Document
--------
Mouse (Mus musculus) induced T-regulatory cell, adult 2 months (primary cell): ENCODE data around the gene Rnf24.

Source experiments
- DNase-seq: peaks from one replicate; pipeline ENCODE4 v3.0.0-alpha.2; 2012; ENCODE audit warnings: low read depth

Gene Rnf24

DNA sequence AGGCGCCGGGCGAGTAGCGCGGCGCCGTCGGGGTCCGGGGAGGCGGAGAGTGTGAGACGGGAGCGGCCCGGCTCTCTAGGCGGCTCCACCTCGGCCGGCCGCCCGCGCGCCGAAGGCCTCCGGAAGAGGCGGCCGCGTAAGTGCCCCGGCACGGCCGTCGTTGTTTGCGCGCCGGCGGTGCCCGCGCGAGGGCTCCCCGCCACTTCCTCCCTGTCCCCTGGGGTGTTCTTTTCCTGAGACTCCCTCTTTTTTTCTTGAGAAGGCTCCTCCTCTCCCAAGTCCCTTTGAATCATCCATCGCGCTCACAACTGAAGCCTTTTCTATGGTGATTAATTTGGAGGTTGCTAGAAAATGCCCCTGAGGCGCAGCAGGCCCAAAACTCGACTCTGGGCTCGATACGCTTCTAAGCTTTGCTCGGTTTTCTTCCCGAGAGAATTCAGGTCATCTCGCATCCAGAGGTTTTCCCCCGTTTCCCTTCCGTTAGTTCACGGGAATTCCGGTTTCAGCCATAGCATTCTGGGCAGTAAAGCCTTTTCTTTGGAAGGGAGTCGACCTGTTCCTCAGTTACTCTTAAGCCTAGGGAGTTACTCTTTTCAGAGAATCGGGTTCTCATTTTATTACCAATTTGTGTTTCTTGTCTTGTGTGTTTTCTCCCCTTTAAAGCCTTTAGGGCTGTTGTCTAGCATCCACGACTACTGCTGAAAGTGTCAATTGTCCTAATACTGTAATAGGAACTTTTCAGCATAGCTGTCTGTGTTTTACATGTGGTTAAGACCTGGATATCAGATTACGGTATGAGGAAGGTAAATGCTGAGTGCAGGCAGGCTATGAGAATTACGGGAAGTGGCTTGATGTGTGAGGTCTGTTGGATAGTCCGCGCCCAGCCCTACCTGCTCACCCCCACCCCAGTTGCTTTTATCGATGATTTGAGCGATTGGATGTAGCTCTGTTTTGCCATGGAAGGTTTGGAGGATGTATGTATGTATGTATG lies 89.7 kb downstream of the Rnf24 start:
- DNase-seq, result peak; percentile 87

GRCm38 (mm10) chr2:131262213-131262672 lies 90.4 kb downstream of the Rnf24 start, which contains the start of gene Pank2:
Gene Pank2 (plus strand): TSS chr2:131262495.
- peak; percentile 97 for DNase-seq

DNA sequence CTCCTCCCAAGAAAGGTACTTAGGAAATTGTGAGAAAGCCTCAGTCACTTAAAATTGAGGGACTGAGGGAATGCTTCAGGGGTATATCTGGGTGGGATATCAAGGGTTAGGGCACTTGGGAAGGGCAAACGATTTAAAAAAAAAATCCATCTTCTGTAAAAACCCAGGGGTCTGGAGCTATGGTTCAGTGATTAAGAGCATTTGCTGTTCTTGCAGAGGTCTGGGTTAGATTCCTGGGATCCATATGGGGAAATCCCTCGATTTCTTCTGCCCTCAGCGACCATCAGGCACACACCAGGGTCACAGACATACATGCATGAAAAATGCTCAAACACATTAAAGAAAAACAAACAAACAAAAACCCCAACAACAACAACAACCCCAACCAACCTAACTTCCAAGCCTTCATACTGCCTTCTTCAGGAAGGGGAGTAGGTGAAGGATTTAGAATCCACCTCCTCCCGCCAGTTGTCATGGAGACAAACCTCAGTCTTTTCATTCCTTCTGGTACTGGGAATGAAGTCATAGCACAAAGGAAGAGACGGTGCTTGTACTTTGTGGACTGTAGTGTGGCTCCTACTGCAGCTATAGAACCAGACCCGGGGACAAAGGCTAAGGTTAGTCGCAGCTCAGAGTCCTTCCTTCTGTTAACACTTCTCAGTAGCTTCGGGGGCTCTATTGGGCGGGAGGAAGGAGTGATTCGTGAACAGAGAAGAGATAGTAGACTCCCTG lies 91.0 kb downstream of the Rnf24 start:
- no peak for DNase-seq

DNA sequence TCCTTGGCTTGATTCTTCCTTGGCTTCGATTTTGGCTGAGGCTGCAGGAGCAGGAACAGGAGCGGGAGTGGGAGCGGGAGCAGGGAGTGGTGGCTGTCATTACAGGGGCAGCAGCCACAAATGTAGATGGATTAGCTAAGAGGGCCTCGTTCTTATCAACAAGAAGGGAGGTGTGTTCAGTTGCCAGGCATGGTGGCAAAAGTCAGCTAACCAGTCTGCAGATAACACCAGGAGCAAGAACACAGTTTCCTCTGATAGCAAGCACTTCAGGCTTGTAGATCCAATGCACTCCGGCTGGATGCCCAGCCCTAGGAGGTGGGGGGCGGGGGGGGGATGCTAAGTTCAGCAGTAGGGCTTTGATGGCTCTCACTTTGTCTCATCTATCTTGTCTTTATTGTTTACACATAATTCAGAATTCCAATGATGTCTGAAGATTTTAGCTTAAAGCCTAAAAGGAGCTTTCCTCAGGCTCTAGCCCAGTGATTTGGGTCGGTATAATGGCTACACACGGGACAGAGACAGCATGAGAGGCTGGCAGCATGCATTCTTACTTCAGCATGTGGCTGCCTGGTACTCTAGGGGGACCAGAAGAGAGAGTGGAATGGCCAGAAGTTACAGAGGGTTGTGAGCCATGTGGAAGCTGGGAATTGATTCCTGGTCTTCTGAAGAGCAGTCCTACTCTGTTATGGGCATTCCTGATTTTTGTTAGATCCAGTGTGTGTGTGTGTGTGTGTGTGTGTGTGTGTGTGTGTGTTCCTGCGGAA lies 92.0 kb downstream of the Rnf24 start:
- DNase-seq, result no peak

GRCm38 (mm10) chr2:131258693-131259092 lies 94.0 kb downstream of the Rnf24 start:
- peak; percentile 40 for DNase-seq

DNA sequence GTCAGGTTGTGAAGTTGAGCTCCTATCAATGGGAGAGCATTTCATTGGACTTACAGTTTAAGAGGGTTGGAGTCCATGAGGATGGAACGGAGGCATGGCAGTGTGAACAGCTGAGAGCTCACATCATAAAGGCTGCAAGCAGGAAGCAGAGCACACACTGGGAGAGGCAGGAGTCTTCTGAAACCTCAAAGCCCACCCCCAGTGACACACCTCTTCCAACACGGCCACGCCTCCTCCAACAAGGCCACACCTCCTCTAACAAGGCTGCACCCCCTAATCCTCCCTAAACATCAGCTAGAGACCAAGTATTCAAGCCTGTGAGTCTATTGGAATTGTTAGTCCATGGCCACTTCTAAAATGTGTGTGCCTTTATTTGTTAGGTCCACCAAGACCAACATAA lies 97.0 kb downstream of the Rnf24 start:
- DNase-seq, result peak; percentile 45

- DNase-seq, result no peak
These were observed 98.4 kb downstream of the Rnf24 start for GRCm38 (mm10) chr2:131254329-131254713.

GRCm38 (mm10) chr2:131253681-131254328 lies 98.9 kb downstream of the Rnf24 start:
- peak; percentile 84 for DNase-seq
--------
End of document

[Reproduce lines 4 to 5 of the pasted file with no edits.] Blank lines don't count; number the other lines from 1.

Gene Rnf24

DNA sequence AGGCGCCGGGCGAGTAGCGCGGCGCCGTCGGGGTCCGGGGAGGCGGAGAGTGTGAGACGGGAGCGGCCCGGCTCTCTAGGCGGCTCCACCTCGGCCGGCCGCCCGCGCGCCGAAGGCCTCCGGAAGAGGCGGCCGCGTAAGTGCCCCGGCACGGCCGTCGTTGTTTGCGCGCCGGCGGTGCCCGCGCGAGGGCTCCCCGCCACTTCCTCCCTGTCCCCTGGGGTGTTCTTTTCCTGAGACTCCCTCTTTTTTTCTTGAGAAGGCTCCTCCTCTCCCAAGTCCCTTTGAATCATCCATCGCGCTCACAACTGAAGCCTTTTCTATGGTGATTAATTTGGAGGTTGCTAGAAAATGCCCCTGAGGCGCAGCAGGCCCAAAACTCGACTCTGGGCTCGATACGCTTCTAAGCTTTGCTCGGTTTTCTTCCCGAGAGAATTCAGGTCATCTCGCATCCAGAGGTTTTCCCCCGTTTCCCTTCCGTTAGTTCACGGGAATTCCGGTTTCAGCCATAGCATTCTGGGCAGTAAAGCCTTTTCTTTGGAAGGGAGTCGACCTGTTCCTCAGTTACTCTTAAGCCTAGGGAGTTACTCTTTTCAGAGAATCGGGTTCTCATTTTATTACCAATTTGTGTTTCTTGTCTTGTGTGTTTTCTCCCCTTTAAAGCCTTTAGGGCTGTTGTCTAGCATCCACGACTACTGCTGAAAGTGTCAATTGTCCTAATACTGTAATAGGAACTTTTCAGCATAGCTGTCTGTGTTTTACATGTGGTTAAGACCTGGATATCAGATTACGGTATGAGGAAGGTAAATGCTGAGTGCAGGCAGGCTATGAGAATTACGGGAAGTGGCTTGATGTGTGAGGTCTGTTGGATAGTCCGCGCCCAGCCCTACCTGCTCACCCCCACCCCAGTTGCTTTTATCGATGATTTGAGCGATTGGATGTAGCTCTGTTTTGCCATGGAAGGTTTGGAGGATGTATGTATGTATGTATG lies 89.7 kb downstream of the Rnf24 start: